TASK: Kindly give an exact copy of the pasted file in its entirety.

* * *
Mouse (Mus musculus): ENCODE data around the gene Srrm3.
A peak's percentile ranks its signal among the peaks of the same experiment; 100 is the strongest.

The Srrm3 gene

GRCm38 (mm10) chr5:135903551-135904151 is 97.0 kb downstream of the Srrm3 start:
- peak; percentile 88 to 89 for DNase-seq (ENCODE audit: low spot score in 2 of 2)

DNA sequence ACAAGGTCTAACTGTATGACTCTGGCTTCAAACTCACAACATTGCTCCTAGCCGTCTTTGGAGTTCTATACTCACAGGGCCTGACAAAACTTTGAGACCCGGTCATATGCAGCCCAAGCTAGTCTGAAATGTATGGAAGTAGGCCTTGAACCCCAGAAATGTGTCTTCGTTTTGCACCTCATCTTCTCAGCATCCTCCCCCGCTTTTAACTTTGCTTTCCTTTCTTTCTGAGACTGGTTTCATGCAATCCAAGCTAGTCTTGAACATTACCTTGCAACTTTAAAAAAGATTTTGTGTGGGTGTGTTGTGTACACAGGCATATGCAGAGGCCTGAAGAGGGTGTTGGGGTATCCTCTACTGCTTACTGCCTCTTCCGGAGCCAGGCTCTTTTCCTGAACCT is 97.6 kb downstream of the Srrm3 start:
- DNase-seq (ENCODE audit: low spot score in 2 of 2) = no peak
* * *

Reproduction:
Mouse (Mus musculus): ENCODE data around the gene Srrm3.
A peak's percentile ranks its signal among the peaks of the same experiment; 100 is the strongest.

The Srrm3 gene

GRCm38 (mm10) chr5:135903551-135904151 is 97.0 kb downstream of the Srrm3 start:
- peak; percentile 88 to 89 for DNase-seq (ENCODE audit: low spot score in 2 of 2)

DNA sequence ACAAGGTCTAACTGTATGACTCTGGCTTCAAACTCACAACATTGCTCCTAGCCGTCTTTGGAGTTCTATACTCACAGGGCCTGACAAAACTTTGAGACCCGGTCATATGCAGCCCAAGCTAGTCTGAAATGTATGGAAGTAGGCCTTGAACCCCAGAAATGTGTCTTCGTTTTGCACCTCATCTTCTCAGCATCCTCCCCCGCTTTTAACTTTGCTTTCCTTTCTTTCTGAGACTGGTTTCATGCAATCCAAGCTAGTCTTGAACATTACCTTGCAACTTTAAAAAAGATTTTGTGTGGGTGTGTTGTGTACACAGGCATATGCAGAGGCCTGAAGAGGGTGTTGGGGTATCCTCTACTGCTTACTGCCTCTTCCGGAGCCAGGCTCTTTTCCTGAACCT is 97.6 kb downstream of the Srrm3 start:
- DNase-seq (ENCODE audit: low spot score in 2 of 2) = no peak